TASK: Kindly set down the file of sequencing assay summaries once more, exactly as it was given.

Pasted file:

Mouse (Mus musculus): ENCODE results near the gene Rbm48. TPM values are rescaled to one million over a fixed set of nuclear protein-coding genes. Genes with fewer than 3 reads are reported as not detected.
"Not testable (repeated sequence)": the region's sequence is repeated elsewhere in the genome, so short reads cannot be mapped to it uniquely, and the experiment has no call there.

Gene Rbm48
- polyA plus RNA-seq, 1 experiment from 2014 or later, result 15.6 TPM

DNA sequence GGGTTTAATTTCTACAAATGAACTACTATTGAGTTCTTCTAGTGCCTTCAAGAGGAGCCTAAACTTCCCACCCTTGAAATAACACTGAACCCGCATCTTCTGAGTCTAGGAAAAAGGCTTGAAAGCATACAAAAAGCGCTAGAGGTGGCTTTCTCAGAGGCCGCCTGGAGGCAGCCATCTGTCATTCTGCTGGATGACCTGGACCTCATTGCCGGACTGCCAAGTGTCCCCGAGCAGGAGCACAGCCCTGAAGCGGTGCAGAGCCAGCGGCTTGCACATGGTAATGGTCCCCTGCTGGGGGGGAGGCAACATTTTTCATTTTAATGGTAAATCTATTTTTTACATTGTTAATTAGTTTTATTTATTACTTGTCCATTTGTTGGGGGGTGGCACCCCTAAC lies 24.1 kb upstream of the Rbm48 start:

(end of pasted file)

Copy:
Mouse (Mus musculus): ENCODE results near the gene Rbm48. TPM values are rescaled to one million over a fixed set of nuclear protein-coding genes. Genes with fewer than 3 reads are reported as not detected.
"Not testable (repeated sequence)": the region's sequence is repeated elsewhere in the genome, so short reads cannot be mapped to it uniquely, and the experiment has no call there.

Gene Rbm48
- polyA plus RNA-seq, 1 experiment from 2014 or later, result 15.6 TPM

DNA sequence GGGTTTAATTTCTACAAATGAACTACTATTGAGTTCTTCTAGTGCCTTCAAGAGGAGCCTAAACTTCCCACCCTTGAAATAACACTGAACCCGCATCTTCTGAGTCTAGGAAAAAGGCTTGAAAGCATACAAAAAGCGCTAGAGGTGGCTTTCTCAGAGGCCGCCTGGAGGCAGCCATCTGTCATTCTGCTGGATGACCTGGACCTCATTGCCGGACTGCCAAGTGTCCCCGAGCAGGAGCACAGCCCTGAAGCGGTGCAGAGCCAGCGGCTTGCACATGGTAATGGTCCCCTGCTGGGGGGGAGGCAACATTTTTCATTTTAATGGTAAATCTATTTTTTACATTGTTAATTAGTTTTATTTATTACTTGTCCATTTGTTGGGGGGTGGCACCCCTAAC lies 24.1 kb upstream of the Rbm48 start: